Next, I asked Susan how she and her team stay up to date on the latest technology and how it’s being used. She’ll often send people to visit other companies, or even go herself, to discover what’s being done to increase productivity and speed to market, in order to potentially learn from them and follow in their example. She mentioned how, “Innovation isn’t something you hand down, it’s what you are as a company.”, which I found very interesting. Another way of discovering new technologies and uses for them, she said, is attending important tech events, as well as being part of big networks of people such as RMI of course. From all these, she’s learned of and adopted two important manufacturing practices: lean manufacturing and manufacturing 4.0. Lean manufacturing is a way of manufacturing that makes clear what adds value by reducing everything that doesn’t. It is a managing philosophy that originated in the Toyota Production System. Manufacturing 4.0 is a practice that becomes more and more relevant every year. It promotes changing manufacturing to digitally connected systems.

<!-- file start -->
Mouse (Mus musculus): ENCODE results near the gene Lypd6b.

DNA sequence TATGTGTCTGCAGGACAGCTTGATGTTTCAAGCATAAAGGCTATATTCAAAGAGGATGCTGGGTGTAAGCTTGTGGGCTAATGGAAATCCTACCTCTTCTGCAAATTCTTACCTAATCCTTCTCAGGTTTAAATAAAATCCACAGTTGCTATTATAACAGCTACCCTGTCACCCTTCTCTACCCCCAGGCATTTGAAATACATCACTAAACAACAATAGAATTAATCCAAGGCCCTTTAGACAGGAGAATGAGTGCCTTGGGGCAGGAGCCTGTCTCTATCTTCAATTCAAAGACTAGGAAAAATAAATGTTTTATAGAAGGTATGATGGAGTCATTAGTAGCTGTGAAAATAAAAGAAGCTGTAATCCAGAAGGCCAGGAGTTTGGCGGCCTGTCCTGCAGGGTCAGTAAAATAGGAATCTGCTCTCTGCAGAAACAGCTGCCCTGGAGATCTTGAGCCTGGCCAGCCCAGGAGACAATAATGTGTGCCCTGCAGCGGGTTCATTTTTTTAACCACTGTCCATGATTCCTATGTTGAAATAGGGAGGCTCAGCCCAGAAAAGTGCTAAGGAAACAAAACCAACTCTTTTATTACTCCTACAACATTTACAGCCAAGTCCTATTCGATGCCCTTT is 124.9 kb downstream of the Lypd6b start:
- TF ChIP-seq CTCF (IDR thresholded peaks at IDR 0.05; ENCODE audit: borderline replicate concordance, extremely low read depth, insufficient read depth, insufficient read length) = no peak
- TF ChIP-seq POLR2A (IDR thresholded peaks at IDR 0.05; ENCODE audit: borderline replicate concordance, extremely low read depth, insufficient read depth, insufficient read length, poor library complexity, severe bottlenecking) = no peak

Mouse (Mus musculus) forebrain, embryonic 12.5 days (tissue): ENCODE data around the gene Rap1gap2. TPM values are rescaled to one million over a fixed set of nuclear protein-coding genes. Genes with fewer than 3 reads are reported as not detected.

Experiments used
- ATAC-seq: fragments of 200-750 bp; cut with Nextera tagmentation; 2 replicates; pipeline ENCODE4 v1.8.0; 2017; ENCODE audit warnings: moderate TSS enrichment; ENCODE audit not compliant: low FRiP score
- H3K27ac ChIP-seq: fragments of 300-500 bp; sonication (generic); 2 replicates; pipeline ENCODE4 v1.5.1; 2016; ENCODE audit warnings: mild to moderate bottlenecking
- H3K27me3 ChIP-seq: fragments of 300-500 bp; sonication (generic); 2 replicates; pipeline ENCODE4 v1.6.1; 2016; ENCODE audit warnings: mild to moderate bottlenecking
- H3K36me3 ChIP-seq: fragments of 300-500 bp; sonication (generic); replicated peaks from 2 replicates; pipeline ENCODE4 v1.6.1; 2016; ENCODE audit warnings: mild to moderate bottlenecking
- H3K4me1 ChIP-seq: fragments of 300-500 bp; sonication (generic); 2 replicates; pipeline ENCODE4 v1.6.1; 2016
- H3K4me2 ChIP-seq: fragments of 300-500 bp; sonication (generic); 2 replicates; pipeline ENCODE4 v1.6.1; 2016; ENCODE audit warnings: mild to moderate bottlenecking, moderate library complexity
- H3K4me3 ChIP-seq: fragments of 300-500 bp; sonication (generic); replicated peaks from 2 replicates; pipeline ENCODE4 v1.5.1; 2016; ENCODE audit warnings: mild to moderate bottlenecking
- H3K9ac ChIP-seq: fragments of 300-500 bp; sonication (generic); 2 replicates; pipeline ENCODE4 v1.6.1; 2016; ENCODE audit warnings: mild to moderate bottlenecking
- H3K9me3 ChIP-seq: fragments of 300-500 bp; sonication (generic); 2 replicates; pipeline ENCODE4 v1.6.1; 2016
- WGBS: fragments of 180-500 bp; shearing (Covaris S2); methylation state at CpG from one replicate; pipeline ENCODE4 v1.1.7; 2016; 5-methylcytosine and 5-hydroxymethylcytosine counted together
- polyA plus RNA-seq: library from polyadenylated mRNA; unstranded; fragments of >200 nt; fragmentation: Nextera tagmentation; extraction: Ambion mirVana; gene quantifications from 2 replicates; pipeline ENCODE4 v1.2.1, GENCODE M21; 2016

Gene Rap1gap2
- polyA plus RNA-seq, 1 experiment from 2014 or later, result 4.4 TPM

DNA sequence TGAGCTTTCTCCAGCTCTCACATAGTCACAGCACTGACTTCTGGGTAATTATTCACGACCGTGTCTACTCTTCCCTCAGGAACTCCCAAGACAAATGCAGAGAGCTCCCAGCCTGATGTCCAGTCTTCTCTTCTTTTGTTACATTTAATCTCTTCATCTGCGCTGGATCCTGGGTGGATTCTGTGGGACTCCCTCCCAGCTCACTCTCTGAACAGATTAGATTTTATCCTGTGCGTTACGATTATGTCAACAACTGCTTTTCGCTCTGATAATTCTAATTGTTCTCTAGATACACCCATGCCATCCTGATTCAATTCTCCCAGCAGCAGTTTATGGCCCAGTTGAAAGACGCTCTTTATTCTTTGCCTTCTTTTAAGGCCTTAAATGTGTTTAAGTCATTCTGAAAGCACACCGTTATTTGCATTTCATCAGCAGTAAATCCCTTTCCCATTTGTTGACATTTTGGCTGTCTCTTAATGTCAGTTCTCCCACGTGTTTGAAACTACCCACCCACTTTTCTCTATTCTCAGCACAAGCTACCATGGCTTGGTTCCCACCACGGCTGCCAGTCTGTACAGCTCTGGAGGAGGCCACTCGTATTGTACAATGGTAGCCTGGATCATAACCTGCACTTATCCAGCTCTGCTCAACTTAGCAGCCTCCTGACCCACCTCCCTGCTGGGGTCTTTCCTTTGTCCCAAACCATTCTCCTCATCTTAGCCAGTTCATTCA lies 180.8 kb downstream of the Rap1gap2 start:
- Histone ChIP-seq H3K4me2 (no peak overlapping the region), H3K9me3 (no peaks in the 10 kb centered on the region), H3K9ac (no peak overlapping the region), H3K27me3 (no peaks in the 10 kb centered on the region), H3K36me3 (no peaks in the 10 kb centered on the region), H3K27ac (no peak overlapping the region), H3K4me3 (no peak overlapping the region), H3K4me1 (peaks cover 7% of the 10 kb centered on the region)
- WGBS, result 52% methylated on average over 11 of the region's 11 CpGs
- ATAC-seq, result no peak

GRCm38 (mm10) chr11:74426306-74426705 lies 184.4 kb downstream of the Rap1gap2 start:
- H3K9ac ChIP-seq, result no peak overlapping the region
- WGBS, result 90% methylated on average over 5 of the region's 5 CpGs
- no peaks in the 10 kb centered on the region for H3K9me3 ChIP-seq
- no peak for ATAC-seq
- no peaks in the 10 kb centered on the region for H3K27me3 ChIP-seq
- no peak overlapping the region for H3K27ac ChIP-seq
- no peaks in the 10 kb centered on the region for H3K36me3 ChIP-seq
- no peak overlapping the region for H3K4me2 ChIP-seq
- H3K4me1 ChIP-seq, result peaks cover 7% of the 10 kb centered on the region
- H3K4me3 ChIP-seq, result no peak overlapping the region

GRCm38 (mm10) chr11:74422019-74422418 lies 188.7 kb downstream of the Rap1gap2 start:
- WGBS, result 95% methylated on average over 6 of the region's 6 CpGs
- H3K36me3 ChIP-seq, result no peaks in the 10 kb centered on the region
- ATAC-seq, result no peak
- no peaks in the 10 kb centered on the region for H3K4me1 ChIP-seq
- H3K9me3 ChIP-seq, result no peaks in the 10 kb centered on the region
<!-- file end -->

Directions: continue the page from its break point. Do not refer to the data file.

The final subject of our conversation was about the obstacles that Susan has run into with the company’s growth, and any concerns she has with the evolution of technology. I first asked her if money has been an issue yet, to which she answered no; furthermore, she said that there has never been a better time to invest in new technology than right now, considering how automatic expensing, with the current tax laws, really helps manufacturers in their transition to new technologies. One small issue; however, is that one needs to compete much more in today’s market with automatic expensing and today’s current tax laws. Susan talked about how tough it was to create a new facility. They had to find a lot of new employees and train them, pay expensive fees to acquire the building, and invest in new and more expensive machines, all while receiving little help from their partners. A major concern she had was the lack of people who are willing to work the unskilled jobs in manufacturing, which forces companies to invest in automated systems to replace those unfilled posts. Another major concern is the lack of people who are qualified to work with the newer more complex machines. One thing she said which I retained was, “Machinery is only as good as the people developing, managing, and using it.” Her solution to this problem is finding talented, hungry people, or “visionaries”, as she called them, and training them. Two more things she said that I found important to note are, “Look to find talent and to retain talent,” and that “maintaining a work environment where people can learn and grow is key.” These three last quotes from Susan I will retain for the rest of my life, as they are applicable anywhere and will always come in hand. In conclusion, after speaking with Susan for about an hour, I understood why she was offered the position of CEO and why Lion Brothers has done so well and will continue doing well under her leadership.